25th Freedom Flight of Honor honors Vietnam’s La Crosse veterans

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WASHINGTON DC (WKBT) – Four La Crosse Vietnam War veterans remember their return from war for what they did not receive; thank you for their service. A special trip on the Freedom Honor flight to Washington DC showed them how times have changed.

Before sunrise on Saturday, La Crosse convened for a moment built on appreciation for service.

“I haven’t been up so early with these guys since we went to basic training,” said Bill McArthur, a Vietnam War veteran.

News 8 Now met McArthur, George Bell, Jim Bantle and Peter Opitz 48 hours before their special trip to the nation’s capital. Seventy-three of their fellow Vietnam War veterans boarded a plane, along with family and friends in force, as they took off for a memorable flight.

A parade awaited them at Reagan Airport in Washington DC The group stopped at the Lincoln Memorial before witnessing a wall with the names of their friends who never made it home.

Peter Opitz reunited with his best friend William at the Vietnam War Memorial. Painful memories ran across his face.

“I was with him when he was killed,” Opitz said. “September 22, 1967.

“My birthday was June 2 and it was August 2, he was 19 when he was killed.”

It is as if the war took place yesterday.

“We were ambushed,” Opitz said. “We never met him until about three hours later. We couldn’t get it.

Opitz returned home, but said he was not welcome at home.

“In 67, we came home, we didn’t get that kind of agreement. We got spit on you, called you baby killers, ”he said. “You didn’t want to wear a uniform. You didn’t want anyone to know you were there.

The line of people at the airport reminded him of how much things have changed over the years.

“It was shocking, the reception,” Opitz said.

Brandle has come up with a name. For him, this wall keeps morale alive.

“It’s sad, but it’s cool,” Brandle said. “I hope he will never be forgotten.”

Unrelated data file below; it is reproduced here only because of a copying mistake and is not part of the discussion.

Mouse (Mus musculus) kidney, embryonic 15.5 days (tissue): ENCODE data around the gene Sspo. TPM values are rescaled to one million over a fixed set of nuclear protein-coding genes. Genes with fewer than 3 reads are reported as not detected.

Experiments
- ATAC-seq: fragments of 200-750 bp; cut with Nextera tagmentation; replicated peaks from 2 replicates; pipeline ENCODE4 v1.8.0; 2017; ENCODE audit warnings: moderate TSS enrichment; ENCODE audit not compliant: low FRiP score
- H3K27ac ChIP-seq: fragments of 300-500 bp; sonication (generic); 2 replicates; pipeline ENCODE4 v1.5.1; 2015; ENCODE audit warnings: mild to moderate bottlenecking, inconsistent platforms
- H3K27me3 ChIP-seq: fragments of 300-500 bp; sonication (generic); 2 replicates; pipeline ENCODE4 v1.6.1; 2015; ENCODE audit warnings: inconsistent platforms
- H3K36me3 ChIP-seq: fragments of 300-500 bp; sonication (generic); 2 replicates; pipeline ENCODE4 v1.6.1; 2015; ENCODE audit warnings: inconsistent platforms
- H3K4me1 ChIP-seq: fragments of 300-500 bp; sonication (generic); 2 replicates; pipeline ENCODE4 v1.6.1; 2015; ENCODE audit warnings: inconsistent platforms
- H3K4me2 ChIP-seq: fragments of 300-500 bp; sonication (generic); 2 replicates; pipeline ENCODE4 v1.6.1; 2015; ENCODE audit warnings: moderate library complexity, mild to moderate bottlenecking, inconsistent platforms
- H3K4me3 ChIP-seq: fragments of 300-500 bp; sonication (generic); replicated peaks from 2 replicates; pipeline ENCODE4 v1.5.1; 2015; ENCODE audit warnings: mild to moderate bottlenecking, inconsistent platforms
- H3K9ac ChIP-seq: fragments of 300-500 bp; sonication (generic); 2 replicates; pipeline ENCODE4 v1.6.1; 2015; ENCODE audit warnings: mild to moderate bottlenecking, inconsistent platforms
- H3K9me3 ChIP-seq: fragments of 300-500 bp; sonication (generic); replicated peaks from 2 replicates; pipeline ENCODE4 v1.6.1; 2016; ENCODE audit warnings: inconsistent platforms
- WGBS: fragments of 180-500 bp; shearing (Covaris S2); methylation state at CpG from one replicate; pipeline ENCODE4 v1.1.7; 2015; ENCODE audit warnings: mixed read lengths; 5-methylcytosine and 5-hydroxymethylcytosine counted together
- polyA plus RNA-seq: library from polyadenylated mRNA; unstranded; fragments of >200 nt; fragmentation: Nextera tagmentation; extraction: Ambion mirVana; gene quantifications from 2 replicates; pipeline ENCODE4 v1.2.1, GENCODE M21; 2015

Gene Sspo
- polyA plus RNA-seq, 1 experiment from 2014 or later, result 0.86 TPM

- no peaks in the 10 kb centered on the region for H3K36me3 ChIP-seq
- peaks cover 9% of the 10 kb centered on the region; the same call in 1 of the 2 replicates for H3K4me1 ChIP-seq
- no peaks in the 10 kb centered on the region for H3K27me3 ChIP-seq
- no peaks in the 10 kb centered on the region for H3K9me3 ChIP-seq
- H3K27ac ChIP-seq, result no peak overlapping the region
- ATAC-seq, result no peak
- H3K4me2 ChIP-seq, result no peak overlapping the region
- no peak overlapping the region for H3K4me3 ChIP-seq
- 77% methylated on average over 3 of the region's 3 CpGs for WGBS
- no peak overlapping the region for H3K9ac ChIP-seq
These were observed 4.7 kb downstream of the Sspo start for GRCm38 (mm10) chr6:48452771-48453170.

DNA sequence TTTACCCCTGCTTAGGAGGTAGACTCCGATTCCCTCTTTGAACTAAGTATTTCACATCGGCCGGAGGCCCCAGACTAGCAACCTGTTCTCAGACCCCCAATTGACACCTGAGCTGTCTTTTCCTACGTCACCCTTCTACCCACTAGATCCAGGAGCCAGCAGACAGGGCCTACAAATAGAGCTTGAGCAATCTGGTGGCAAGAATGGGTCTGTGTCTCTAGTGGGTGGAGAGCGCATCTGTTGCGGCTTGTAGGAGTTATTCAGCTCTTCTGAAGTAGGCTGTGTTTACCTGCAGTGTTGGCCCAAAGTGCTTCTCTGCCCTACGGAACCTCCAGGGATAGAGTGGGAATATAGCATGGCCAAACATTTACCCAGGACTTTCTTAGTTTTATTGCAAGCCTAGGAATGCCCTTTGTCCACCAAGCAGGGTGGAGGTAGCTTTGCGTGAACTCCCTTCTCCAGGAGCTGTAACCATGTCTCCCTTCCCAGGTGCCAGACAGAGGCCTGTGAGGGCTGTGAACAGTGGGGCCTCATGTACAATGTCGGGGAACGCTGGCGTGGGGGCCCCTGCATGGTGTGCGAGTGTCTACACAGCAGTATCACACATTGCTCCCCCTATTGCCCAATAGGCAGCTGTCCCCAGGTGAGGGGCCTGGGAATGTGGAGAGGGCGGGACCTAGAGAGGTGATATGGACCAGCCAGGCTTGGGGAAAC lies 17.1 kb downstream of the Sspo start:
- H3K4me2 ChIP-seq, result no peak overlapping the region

Freedom Honor Flight also aims to rekindle old relationships for those who say they were lucky enough to return home in 1968.

“We both came out, lucky,” said Tom Smith, a Vietnam War veteran.

Smith and Philip Moran had not seen each other for 54 years.

“We’ve been sending emails for the past two years,” Smith said. “I found it on the Internet. I just texted him and he remembered me.

Smith also found names on this wall.

“I found five on the wall,” he says.

Not to mention the day this trip fell.

“I wasn’t in the towers,” Moran said. “I was about four blocks away.”

America reflected on some of the darkest hours in the country’s history on Saturday. Philip was working on Wall Street when the Twin Towers fell to the ground 20 years ago.

“It’s weird and it brings him home,” Moran said.

Freedom Honor Flight visited Arlington National Cemetery. It brought these heroes together for a moment of silence. Some of the best soldiers in the US Army stand guard at the Tomb of the Unknown Soldier.

This tradition shows respect for those who made the ultimate sacrifice. The consensus of this group of men is that the photos do not do justice to the nation’s capital. There is something about being there that made the wait worth it.

“Oh yeah, it really is,” Optiz said.

These memorials can teach everyone who lives here the irony of freedom.

“Freedom is not free,” Brandle said.

The return flight gave these brave men one last surprise. The ultimate thank you letters and letters were delivered by the people they love the most. Optiz’s sister walked out of the park with photos of him as a child and the man he had become. This gift created a smile that said it all.

Freedom Honor Flight will make its 26th trip on October 9. The veterans returned with their family and friends to welcome them into their homes.

The Stoddard American Legion presented this check for $ 7,500 to help support future flights.

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